(Cancer of the Pancreas)
by Laurie LaRusso, MS, ELS
Pancreatic cancer is the growth of cancer cells in the pancreas. The pancreas is a long, flattened pear-shaped organ in the abdomen. It makes digestive enzymes and hormones including insulin.
Cancer occurs when cells in the body divide without control or order. If cells keep dividing uncontrollably, a mass of tissue forms. This is called a growth or tumor. The term cancer refers to malignant tumors. They can invade nearby tissue and spread to other parts of the body.
The cause is unknown. Research shows that certain risk factors are associated with the disease.
Risk Factors TOP
Factors that increase your risk of developing pancreatic cancer include:
Pancreatic cancer does not cause symptoms in its early stages. The cancer may grow for some time before it causes symptoms. When symptoms do appear, they may be very vague. In many cases, the cancer has spread outside the pancreas by the time it is discovered.
Symptoms will vary depending on the location and size of the tumor. Symptoms include:
These symptoms may also be caused by other, less serious health conditions. Anyone experiencing these symptoms should see a doctor.
The doctor will ask about your symptoms and medical history. A physical exam may be done. The doctor may order blood and urine tests, as well as check for hidden blood in bowel movements.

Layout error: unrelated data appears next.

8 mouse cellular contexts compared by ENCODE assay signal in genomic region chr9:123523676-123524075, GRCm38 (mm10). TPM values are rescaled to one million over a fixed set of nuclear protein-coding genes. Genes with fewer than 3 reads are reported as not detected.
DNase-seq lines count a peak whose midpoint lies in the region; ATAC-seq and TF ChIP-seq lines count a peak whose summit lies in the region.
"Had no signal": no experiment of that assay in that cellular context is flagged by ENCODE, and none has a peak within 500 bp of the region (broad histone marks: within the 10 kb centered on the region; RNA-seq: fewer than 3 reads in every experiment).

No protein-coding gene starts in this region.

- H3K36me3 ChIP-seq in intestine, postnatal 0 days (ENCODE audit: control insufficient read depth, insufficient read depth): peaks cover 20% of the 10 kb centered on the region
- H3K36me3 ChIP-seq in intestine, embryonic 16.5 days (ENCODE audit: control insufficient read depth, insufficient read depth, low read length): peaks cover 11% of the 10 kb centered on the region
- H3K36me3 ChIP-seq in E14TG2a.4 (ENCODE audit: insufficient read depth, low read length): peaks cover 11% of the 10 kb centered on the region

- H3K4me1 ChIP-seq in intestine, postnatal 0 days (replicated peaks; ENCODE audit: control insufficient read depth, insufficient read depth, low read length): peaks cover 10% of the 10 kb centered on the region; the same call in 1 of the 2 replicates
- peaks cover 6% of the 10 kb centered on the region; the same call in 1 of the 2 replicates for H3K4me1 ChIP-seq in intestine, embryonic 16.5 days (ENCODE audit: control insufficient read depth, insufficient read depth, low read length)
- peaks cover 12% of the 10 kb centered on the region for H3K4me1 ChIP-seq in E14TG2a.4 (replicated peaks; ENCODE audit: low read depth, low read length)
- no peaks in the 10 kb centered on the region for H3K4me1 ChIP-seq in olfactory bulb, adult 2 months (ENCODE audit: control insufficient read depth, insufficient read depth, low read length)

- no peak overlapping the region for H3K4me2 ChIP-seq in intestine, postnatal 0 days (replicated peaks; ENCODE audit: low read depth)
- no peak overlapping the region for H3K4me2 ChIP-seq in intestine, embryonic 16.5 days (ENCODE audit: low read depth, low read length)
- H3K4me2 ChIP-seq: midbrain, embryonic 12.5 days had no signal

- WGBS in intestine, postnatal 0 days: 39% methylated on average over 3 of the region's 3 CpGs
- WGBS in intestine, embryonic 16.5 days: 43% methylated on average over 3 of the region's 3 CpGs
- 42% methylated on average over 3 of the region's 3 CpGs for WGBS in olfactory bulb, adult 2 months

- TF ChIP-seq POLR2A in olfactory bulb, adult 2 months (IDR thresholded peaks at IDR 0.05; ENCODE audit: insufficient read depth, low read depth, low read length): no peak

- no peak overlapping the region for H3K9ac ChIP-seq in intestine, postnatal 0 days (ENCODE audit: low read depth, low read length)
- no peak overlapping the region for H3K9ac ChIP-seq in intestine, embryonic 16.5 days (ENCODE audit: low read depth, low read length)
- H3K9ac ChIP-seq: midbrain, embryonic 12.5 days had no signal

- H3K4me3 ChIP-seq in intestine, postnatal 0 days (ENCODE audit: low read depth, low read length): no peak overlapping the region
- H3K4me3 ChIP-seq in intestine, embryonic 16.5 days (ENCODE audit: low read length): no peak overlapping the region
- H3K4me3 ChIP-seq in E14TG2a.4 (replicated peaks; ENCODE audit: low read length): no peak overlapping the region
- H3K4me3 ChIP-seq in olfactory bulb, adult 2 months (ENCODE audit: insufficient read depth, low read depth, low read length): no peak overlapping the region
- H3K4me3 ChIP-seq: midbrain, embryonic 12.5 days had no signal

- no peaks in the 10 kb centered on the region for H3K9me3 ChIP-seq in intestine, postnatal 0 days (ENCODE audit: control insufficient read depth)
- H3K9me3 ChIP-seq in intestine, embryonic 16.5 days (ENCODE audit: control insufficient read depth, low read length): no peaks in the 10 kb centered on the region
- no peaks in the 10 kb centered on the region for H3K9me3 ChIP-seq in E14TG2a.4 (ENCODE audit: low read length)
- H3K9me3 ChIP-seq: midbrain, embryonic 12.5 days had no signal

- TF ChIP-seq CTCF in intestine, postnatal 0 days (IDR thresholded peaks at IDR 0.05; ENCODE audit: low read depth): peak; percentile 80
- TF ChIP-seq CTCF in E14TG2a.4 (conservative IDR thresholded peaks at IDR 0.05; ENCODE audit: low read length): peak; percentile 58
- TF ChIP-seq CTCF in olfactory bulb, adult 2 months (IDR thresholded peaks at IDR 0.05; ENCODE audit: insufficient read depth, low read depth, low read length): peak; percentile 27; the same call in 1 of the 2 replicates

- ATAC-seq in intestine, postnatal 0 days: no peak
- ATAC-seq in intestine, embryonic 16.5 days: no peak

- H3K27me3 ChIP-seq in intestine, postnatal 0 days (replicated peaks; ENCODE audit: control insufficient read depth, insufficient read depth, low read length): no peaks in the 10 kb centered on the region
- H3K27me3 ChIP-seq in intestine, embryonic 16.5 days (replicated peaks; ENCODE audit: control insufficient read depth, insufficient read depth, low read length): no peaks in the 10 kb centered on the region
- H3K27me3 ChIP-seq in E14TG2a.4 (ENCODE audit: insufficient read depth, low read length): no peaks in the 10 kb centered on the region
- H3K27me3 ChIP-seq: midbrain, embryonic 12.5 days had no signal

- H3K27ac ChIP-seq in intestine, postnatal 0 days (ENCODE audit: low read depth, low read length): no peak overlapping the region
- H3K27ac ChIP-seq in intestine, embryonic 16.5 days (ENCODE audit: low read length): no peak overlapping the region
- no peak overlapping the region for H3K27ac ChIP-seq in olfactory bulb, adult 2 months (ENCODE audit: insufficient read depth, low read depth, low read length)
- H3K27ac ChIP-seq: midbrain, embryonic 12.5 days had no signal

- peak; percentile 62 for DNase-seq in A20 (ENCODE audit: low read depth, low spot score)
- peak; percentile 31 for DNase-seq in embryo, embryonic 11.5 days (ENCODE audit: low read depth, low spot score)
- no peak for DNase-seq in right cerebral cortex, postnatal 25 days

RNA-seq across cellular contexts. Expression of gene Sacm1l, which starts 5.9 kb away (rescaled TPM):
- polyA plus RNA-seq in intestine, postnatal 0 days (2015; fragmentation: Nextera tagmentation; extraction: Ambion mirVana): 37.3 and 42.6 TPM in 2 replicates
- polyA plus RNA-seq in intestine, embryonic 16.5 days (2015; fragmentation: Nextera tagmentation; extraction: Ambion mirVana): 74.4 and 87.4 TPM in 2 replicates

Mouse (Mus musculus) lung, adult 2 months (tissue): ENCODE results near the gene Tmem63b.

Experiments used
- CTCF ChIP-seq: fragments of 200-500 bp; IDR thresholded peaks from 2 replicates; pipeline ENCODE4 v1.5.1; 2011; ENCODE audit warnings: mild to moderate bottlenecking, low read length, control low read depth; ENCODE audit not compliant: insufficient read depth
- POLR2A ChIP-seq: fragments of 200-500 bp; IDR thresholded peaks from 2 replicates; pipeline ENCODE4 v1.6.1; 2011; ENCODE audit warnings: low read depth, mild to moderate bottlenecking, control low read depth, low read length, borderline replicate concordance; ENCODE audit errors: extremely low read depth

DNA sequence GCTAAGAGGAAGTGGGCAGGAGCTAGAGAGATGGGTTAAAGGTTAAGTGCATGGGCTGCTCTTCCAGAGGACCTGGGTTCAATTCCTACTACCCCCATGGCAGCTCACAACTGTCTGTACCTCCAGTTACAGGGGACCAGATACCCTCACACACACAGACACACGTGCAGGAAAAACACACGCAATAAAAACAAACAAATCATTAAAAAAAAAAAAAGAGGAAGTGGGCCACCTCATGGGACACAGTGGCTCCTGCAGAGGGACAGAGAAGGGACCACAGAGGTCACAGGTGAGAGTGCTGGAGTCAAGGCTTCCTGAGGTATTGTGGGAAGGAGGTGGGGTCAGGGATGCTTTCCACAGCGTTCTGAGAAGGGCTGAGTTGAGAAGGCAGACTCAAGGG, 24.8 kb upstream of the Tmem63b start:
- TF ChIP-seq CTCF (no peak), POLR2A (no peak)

Test may include:
Once cancer of the pancreas is found, staging tests are performed. These test help to find out if the cancer has spread and, if so, to what extent. Treatments for pancreatic cancer depend on the stage of the cancer.
Removal of the cancerous tumor and nearby tissue may be done. Nearby lymph nodes may also need to be removed. In pancreatic cancer, surgery may also be performed to relieve symptoms. Surgeries include:
Radiation Therapy (Radiotherapy)
This is the use of radiation to kill cancer cells and shrink tumors. Radiation may be:
Chemotherapy is the use of drugs to kill cancer cells. It may be given in many forms including pill, injection, and via a catheter. The drugs enter the bloodstream. They travel through the body killing mostly cancer cells. Some healthy cells are killed as well.
The use of medications or substances made by the body. They can increase or restore the body's natural defenses against cancer. It is also called biologic response modifier (BRM) therapy.
Combined Modality Therapy
Most times, pancreatic cancer is discovered at an advanced stage. Surgery may not be appropriate in this case. If surgery cannot be done, then chemotherapy and radiation are offered together to prolong survival.
Surgery would be appropriate in only 25% of patients with this disease in the early stage. In these cases, the patient would benefit from surgery. After surgery, follow-up chemotherapy and radiation therapy have been found to prolong survival in some cases.
If you think you are at risk for pancreatic cancer, talk to your doctor about ways to reduce your risk, such as:
American Cancer Society
Pancreatic Cancer Action Network
BC Cancer Agency
Canadian Cancer Society
All about pancreatic cancer. American Cancer Society website. Available at: http://www.cancer.org/docroot/CRI/CRI_2x.asp?sitearea=dt=34 . Accessed July 24, 2009.
Carson-DeWitt R. Reducing your risk of pancreatic cancer. EBSCO Health Library website. Available at: http://www.ebscohost.com/healthLibrary/ . Updated September 2009. Accessed April 9, 2010.
Pancreatic cancer. National Cancer Institute website. Available at: http://www.cancer.gov/cancertopics/types/pancreatic . Accessed July 24, 2009.
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Last reviewed September 2012 by Igor Puzanov, MD
Last Updated: 09/10/2012